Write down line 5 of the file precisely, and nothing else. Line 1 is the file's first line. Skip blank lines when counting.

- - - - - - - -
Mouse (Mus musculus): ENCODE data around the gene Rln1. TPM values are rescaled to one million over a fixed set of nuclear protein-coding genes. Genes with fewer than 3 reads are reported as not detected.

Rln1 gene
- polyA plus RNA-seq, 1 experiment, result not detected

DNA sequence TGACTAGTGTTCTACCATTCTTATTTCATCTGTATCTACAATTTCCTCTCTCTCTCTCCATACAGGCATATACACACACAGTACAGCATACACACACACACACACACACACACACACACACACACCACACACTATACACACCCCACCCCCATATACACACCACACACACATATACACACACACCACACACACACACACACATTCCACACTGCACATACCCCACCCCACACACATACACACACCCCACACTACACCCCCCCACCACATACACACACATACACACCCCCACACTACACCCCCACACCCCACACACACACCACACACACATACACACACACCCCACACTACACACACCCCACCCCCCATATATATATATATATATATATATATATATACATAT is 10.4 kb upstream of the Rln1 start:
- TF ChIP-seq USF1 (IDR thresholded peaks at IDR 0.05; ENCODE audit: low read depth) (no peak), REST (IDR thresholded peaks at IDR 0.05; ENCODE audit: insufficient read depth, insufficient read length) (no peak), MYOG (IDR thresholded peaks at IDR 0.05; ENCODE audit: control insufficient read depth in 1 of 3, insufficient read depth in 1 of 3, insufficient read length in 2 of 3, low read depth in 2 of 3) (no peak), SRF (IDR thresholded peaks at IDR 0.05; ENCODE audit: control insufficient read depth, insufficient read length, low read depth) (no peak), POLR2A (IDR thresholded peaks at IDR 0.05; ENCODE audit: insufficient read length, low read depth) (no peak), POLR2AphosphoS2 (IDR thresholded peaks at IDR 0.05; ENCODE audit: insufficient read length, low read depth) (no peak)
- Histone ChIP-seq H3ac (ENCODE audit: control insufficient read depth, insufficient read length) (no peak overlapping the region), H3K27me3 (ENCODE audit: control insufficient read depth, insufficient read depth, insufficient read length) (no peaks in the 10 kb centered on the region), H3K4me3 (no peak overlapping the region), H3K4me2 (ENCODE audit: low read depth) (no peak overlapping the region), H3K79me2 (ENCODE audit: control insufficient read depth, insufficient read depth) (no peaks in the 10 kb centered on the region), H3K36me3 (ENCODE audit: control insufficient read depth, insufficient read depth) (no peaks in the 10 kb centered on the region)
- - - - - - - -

- TF ChIP-seq USF1 (IDR thresholded peaks at IDR 0.05; ENCODE audit: low read depth) (no peak), REST (IDR thresholded peaks at IDR 0.05; ENCODE audit: insufficient read depth, insufficient read length) (no peak), MYOG (IDR thresholded peaks at IDR 0.05; ENCODE audit: control insufficient read depth in 1 of 3, insufficient read depth in 1 of 3, insufficient read length in 2 of 3, low read depth in 2 of 3) (no peak), SRF (IDR thresholded peaks at IDR 0.05; ENCODE audit: control insufficient read depth, insufficient read length, low read depth) (no peak), POLR2A (IDR thresholded peaks at IDR 0.05; ENCODE audit: insufficient read length, low read depth) (no peak), POLR2AphosphoS2 (IDR thresholded peaks at IDR 0.05; ENCODE audit: insufficient read length, low read depth) (no peak)